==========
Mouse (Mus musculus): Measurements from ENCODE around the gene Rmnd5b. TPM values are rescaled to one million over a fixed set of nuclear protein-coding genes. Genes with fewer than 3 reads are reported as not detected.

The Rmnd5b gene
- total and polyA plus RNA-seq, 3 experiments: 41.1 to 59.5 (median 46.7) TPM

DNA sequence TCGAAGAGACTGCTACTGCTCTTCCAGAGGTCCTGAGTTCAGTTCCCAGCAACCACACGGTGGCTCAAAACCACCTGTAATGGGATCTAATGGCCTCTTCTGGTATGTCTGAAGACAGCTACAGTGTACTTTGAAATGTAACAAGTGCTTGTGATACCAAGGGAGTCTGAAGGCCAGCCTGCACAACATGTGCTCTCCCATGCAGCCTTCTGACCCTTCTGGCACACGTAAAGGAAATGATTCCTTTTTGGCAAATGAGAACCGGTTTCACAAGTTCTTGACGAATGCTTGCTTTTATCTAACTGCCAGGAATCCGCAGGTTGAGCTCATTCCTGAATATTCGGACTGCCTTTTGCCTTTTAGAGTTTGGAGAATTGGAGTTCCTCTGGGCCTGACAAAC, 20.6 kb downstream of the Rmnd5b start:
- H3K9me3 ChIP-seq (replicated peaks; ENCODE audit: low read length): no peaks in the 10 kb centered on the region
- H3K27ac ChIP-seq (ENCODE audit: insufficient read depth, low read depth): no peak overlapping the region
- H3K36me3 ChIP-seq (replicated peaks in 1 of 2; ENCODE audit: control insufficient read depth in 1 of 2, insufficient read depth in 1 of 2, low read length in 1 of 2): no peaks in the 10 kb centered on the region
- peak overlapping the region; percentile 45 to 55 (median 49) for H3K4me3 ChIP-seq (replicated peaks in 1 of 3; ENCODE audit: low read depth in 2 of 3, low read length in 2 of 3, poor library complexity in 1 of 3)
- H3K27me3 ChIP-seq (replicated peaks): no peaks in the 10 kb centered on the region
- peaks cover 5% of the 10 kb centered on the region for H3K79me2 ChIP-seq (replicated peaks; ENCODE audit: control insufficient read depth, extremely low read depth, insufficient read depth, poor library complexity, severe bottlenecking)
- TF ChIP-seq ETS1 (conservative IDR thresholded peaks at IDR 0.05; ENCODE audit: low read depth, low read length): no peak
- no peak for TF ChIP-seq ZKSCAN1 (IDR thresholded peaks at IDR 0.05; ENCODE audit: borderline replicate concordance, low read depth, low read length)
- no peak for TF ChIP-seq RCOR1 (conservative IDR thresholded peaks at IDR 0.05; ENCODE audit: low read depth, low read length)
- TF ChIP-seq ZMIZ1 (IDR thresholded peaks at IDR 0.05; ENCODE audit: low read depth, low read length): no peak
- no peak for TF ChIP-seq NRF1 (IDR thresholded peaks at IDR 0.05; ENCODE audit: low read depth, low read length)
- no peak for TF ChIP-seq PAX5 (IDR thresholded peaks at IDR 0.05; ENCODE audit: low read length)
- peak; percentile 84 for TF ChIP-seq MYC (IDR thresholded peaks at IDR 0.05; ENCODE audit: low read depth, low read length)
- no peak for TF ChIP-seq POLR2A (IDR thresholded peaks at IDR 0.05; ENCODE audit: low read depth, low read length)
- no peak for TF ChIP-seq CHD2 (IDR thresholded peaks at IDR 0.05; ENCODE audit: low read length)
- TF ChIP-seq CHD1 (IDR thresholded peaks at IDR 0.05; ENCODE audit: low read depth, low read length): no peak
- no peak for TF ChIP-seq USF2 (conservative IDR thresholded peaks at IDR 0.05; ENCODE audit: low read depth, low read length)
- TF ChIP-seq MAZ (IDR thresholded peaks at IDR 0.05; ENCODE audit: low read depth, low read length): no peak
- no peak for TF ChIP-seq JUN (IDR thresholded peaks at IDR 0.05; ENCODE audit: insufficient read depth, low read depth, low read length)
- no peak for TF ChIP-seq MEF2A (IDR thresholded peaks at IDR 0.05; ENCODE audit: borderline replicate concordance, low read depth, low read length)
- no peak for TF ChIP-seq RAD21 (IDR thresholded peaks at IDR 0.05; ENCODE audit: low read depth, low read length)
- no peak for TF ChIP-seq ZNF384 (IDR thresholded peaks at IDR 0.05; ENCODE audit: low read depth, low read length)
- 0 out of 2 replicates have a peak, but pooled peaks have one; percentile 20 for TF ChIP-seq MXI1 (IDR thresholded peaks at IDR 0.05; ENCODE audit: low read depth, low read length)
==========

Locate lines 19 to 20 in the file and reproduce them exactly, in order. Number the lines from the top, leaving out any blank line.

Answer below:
- no peak for TF ChIP-seq CHD2 (IDR thresholded peaks at IDR 0.05; ENCODE audit: low read length)
- TF ChIP-seq CHD1 (IDR thresholded peaks at IDR 0.05; ENCODE audit: low read depth, low read length): no peak